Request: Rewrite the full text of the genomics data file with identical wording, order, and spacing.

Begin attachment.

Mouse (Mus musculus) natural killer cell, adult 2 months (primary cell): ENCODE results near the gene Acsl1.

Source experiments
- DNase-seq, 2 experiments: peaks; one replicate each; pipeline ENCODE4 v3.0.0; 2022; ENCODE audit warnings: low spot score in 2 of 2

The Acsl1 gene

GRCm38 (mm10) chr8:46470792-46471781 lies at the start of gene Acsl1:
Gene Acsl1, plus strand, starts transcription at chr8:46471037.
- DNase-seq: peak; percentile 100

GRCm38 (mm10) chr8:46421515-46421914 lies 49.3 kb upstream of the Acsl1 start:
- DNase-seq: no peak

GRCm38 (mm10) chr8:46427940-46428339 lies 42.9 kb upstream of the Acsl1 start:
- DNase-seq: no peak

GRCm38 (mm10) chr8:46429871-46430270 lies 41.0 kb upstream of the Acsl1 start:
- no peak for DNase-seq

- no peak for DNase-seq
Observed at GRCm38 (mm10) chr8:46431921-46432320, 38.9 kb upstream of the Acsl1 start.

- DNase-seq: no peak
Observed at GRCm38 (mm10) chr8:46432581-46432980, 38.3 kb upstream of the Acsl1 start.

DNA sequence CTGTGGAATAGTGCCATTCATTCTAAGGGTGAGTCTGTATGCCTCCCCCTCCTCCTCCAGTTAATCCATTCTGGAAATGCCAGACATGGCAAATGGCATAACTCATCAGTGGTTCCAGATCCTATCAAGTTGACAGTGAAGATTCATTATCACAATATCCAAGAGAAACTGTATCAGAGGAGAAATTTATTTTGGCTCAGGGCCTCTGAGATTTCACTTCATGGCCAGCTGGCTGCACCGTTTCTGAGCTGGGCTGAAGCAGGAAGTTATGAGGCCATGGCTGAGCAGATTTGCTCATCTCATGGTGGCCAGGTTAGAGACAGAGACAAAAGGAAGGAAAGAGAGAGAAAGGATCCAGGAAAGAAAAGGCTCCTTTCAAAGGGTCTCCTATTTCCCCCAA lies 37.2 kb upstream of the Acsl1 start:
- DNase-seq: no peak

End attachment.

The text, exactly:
Mouse (Mus musculus) natural killer cell, adult 2 months (primary cell): ENCODE results near the gene Acsl1.

Source experiments
- DNase-seq, 2 experiments: peaks; one replicate each; pipeline ENCODE4 v3.0.0; 2022; ENCODE audit warnings: low spot score in 2 of 2

The Acsl1 gene

GRCm38 (mm10) chr8:46470792-46471781 lies at the start of gene Acsl1:
Gene Acsl1, plus strand, starts transcription at chr8:46471037.
- DNase-seq: peak; percentile 100

GRCm38 (mm10) chr8:46421515-46421914 lies 49.3 kb upstream of the Acsl1 start:
- DNase-seq: no peak

GRCm38 (mm10) chr8:46427940-46428339 lies 42.9 kb upstream of the Acsl1 start:
- DNase-seq: no peak

GRCm38 (mm10) chr8:46429871-46430270 lies 41.0 kb upstream of the Acsl1 start:
- no peak for DNase-seq

- no peak for DNase-seq
Observed at GRCm38 (mm10) chr8:46431921-46432320, 38.9 kb upstream of the Acsl1 start.

- DNase-seq: no peak
Observed at GRCm38 (mm10) chr8:46432581-46432980, 38.3 kb upstream of the Acsl1 start.

DNA sequence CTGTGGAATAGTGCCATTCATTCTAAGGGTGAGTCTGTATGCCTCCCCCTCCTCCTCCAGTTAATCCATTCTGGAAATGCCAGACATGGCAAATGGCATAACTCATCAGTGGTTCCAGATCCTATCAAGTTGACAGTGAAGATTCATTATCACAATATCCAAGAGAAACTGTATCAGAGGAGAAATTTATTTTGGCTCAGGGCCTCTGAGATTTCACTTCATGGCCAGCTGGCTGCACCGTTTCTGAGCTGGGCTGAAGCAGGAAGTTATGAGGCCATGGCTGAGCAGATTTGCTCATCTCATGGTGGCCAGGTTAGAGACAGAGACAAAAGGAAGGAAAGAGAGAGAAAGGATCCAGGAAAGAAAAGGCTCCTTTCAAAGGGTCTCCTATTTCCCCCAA lies 37.2 kb upstream of the Acsl1 start:
- DNase-seq: no peak